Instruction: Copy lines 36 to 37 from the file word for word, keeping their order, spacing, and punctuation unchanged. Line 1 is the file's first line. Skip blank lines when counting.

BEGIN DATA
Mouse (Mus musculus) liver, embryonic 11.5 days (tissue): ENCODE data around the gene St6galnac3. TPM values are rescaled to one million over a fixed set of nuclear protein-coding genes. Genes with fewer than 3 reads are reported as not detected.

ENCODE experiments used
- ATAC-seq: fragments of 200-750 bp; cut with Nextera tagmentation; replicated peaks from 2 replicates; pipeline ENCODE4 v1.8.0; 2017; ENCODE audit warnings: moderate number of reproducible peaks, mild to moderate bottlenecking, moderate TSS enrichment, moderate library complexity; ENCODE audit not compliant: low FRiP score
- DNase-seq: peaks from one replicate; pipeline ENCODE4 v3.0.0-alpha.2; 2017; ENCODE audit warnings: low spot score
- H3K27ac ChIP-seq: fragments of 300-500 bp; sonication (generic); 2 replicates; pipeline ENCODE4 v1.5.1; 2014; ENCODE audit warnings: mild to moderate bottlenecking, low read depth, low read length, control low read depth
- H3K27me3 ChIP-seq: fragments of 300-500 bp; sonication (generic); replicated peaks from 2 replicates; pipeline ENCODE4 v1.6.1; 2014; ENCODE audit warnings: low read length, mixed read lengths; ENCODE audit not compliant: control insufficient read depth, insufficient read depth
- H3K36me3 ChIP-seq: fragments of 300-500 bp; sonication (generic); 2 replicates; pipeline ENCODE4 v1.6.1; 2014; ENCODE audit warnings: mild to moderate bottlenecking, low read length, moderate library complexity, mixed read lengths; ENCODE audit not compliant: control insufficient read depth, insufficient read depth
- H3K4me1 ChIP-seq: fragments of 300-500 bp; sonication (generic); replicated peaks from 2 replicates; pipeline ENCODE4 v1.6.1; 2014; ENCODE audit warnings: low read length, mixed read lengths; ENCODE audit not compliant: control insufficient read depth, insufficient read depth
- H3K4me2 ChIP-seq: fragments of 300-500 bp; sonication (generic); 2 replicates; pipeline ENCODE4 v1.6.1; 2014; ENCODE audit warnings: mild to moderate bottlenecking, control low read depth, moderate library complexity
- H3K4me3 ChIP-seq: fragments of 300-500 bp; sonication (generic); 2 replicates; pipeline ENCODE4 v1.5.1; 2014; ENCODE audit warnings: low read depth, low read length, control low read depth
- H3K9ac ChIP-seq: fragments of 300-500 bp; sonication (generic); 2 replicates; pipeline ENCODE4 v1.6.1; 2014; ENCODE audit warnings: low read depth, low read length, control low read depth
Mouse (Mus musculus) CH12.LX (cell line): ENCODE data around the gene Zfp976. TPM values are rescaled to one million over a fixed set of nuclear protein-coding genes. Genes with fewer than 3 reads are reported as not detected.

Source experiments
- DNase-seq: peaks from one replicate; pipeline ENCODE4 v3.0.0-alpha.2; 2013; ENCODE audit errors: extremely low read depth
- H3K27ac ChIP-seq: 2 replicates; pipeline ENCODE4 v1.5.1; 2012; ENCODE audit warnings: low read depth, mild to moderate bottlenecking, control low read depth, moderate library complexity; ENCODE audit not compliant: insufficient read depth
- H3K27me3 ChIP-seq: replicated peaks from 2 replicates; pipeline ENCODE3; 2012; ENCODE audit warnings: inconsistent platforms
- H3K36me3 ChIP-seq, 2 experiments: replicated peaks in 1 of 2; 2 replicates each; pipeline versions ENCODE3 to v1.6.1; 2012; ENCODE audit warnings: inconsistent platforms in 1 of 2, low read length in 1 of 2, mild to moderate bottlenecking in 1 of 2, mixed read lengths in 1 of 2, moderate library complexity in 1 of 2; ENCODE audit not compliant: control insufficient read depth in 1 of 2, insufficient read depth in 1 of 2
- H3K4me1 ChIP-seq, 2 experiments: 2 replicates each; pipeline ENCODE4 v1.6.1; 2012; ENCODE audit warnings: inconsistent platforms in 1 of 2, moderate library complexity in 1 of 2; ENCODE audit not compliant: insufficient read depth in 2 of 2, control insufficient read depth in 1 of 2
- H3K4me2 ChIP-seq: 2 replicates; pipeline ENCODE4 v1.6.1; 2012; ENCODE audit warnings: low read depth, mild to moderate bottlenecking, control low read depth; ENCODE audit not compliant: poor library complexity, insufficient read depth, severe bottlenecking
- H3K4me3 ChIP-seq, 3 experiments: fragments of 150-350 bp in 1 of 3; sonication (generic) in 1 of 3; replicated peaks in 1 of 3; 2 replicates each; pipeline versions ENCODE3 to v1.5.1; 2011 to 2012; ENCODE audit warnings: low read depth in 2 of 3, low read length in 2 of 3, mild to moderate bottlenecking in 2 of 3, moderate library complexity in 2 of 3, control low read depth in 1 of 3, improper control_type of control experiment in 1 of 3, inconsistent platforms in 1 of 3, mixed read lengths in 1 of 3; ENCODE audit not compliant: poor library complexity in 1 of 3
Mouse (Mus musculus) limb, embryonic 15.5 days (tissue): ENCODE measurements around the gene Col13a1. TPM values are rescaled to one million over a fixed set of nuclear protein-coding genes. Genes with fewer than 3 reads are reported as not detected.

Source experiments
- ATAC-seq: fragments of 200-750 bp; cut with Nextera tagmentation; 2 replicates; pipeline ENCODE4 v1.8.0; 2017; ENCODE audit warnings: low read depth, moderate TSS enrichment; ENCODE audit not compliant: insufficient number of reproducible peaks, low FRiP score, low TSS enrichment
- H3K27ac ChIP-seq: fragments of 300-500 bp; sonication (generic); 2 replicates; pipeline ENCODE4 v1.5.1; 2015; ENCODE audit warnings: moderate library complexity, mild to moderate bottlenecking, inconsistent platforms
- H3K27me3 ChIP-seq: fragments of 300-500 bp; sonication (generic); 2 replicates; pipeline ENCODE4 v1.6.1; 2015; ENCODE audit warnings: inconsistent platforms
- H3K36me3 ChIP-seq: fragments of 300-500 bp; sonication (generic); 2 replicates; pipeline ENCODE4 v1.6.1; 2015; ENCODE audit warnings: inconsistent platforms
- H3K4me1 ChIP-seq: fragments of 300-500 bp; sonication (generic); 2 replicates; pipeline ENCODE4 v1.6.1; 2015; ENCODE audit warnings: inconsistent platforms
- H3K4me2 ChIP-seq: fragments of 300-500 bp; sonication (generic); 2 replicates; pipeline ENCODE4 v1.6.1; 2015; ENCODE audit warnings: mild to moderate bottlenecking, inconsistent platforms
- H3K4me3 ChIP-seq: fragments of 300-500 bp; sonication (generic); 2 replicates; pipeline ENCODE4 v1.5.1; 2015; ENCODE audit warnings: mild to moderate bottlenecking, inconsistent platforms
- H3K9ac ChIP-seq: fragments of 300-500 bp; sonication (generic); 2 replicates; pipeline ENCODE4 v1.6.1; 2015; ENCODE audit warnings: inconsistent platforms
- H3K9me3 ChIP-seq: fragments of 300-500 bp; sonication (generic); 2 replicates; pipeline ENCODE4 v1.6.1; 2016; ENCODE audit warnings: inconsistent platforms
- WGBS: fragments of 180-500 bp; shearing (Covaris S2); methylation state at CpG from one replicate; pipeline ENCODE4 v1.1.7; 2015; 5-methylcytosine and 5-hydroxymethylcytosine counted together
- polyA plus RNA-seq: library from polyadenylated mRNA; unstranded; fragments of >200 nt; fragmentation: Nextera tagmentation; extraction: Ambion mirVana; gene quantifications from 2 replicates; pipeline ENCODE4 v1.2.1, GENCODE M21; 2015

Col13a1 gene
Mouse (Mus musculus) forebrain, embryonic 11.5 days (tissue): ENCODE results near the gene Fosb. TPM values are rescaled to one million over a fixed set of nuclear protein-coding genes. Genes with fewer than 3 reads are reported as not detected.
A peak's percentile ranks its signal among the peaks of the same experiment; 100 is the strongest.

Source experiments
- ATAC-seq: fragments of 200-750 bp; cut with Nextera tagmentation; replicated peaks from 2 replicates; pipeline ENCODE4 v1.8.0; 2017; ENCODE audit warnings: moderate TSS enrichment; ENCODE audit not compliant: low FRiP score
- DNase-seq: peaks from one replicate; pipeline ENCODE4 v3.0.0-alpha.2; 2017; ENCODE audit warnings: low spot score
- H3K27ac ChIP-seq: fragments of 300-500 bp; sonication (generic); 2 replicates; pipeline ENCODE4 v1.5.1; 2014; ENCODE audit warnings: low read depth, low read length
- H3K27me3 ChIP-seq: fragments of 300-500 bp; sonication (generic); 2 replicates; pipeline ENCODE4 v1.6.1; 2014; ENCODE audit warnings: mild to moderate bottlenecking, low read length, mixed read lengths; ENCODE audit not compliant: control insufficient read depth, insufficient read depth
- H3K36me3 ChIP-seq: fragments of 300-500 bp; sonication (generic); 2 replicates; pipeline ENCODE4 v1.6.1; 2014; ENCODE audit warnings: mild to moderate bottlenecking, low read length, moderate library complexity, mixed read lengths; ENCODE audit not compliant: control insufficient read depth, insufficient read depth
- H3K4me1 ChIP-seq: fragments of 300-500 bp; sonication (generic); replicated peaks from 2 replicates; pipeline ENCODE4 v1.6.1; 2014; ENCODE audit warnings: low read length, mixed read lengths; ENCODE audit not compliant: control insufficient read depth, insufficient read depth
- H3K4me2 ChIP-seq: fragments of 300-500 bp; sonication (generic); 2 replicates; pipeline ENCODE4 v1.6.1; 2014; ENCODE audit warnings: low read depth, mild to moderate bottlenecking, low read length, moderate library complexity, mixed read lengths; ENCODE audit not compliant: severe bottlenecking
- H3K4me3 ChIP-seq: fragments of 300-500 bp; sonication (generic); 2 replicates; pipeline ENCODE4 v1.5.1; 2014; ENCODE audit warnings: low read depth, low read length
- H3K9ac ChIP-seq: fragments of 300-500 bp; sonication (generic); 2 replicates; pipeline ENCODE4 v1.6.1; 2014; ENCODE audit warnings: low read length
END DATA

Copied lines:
A peak's percentile ranks its signal among the peaks of the same experiment; 100 is the strongest.

Source experiments